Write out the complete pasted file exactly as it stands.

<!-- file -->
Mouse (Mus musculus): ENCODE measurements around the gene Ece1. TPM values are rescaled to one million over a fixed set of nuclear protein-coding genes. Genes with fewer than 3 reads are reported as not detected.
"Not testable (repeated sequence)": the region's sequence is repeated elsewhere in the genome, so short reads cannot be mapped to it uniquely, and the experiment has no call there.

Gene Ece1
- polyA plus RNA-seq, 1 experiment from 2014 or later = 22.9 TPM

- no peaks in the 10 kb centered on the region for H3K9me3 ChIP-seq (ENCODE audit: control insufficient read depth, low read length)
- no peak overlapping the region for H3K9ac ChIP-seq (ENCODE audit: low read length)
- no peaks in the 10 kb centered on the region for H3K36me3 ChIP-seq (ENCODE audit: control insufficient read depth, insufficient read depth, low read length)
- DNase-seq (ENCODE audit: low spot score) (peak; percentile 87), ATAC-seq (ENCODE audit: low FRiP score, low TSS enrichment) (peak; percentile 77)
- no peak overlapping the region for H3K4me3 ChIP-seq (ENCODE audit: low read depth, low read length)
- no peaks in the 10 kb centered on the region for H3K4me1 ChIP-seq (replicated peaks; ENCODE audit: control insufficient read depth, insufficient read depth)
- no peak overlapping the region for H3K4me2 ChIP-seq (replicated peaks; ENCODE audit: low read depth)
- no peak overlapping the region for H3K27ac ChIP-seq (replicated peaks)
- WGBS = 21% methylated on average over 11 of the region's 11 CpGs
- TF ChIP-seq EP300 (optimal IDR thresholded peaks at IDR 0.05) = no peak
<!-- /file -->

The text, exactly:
Mouse (Mus musculus): ENCODE measurements around the gene Ece1. TPM values are rescaled to one million over a fixed set of nuclear protein-coding genes. Genes with fewer than 3 reads are reported as not detected.
"Not testable (repeated sequence)": the region's sequence is repeated elsewhere in the genome, so short reads cannot be mapped to it uniquely, and the experiment has no call there.

Gene Ece1
- polyA plus RNA-seq, 1 experiment from 2014 or later = 22.9 TPM

- no peaks in the 10 kb centered on the region for H3K9me3 ChIP-seq (ENCODE audit: control insufficient read depth, low read length)
- no peak overlapping the region for H3K9ac ChIP-seq (ENCODE audit: low read length)
- no peaks in the 10 kb centered on the region for H3K36me3 ChIP-seq (ENCODE audit: control insufficient read depth, insufficient read depth, low read length)
- DNase-seq (ENCODE audit: low spot score) (peak; percentile 87), ATAC-seq (ENCODE audit: low FRiP score, low TSS enrichment) (peak; percentile 77)
- no peak overlapping the region for H3K4me3 ChIP-seq (ENCODE audit: low read depth, low read length)
- no peaks in the 10 kb centered on the region for H3K4me1 ChIP-seq (replicated peaks; ENCODE audit: control insufficient read depth, insufficient read depth)
- no peak overlapping the region for H3K4me2 ChIP-seq (replicated peaks; ENCODE audit: low read depth)
- no peak overlapping the region for H3K27ac ChIP-seq (replicated peaks)
- WGBS = 21% methylated on average over 11 of the region's 11 CpGs
- TF ChIP-seq EP300 (optimal IDR thresholded peaks at IDR 0.05) = no peak